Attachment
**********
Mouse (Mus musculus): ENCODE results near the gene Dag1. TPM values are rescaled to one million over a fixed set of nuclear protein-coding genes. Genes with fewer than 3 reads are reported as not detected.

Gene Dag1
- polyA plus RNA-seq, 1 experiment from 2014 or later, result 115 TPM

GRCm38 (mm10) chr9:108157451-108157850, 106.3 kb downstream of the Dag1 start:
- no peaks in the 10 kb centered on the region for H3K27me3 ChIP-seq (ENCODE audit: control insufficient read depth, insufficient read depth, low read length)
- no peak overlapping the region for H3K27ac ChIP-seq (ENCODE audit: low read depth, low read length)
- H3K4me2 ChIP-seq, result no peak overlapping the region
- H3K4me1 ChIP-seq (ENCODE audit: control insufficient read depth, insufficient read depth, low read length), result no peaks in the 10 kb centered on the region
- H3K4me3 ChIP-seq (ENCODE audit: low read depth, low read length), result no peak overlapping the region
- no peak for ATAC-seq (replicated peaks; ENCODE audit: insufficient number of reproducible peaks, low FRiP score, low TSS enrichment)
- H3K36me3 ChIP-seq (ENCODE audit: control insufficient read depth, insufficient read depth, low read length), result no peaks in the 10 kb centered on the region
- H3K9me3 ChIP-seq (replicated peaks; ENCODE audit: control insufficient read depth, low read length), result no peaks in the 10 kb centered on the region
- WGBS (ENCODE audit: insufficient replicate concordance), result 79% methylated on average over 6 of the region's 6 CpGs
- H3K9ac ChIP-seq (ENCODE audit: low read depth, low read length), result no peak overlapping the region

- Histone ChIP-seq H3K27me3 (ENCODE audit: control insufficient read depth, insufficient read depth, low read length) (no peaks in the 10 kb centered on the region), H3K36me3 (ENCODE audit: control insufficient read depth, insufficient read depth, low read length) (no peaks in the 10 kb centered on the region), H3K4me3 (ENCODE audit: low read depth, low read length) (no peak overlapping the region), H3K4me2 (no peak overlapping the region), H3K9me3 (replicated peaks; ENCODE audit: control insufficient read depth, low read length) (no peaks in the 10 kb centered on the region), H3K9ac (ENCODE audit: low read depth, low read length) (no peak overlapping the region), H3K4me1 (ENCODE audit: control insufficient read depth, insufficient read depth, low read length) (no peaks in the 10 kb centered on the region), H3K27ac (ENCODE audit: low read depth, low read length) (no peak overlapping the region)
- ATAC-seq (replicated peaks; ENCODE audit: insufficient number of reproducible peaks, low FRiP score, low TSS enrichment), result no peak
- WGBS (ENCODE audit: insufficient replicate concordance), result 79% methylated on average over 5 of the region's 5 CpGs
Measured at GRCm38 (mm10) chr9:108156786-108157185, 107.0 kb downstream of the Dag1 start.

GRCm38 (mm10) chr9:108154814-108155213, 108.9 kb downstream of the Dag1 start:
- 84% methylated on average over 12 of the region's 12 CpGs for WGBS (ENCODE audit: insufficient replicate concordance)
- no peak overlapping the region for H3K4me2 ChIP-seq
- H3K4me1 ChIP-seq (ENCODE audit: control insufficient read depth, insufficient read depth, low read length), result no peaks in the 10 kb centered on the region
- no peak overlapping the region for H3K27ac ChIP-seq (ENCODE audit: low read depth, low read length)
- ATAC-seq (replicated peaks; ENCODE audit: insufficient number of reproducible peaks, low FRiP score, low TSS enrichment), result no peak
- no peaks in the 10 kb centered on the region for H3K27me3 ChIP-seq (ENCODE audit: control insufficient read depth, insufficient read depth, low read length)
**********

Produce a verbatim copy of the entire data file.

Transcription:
Mouse (Mus musculus): ENCODE results near the gene Dag1. TPM values are rescaled to one million over a fixed set of nuclear protein-coding genes. Genes with fewer than 3 reads are reported as not detected.

Gene Dag1
- polyA plus RNA-seq, 1 experiment from 2014 or later, result 115 TPM

GRCm38 (mm10) chr9:108157451-108157850, 106.3 kb downstream of the Dag1 start:
- no peaks in the 10 kb centered on the region for H3K27me3 ChIP-seq (ENCODE audit: control insufficient read depth, insufficient read depth, low read length)
- no peak overlapping the region for H3K27ac ChIP-seq (ENCODE audit: low read depth, low read length)
- H3K4me2 ChIP-seq, result no peak overlapping the region
- H3K4me1 ChIP-seq (ENCODE audit: control insufficient read depth, insufficient read depth, low read length), result no peaks in the 10 kb centered on the region
- H3K4me3 ChIP-seq (ENCODE audit: low read depth, low read length), result no peak overlapping the region
- no peak for ATAC-seq (replicated peaks; ENCODE audit: insufficient number of reproducible peaks, low FRiP score, low TSS enrichment)
- H3K36me3 ChIP-seq (ENCODE audit: control insufficient read depth, insufficient read depth, low read length), result no peaks in the 10 kb centered on the region
- H3K9me3 ChIP-seq (replicated peaks; ENCODE audit: control insufficient read depth, low read length), result no peaks in the 10 kb centered on the region
- WGBS (ENCODE audit: insufficient replicate concordance), result 79% methylated on average over 6 of the region's 6 CpGs
- H3K9ac ChIP-seq (ENCODE audit: low read depth, low read length), result no peak overlapping the region

- Histone ChIP-seq H3K27me3 (ENCODE audit: control insufficient read depth, insufficient read depth, low read length) (no peaks in the 10 kb centered on the region), H3K36me3 (ENCODE audit: control insufficient read depth, insufficient read depth, low read length) (no peaks in the 10 kb centered on the region), H3K4me3 (ENCODE audit: low read depth, low read length) (no peak overlapping the region), H3K4me2 (no peak overlapping the region), H3K9me3 (replicated peaks; ENCODE audit: control insufficient read depth, low read length) (no peaks in the 10 kb centered on the region), H3K9ac (ENCODE audit: low read depth, low read length) (no peak overlapping the region), H3K4me1 (ENCODE audit: control insufficient read depth, insufficient read depth, low read length) (no peaks in the 10 kb centered on the region), H3K27ac (ENCODE audit: low read depth, low read length) (no peak overlapping the region)
- ATAC-seq (replicated peaks; ENCODE audit: insufficient number of reproducible peaks, low FRiP score, low TSS enrichment), result no peak
- WGBS (ENCODE audit: insufficient replicate concordance), result 79% methylated on average over 5 of the region's 5 CpGs
Measured at GRCm38 (mm10) chr9:108156786-108157185, 107.0 kb downstream of the Dag1 start.

GRCm38 (mm10) chr9:108154814-108155213, 108.9 kb downstream of the Dag1 start:
- 84% methylated on average over 12 of the region's 12 CpGs for WGBS (ENCODE audit: insufficient replicate concordance)
- no peak overlapping the region for H3K4me2 ChIP-seq
- H3K4me1 ChIP-seq (ENCODE audit: control insufficient read depth, insufficient read depth, low read length), result no peaks in the 10 kb centered on the region
- no peak overlapping the region for H3K27ac ChIP-seq (ENCODE audit: low read depth, low read length)
- ATAC-seq (replicated peaks; ENCODE audit: insufficient number of reproducible peaks, low FRiP score, low TSS enrichment), result no peak
- no peaks in the 10 kb centered on the region for H3K27me3 ChIP-seq (ENCODE audit: control insufficient read depth, insufficient read depth, low read length)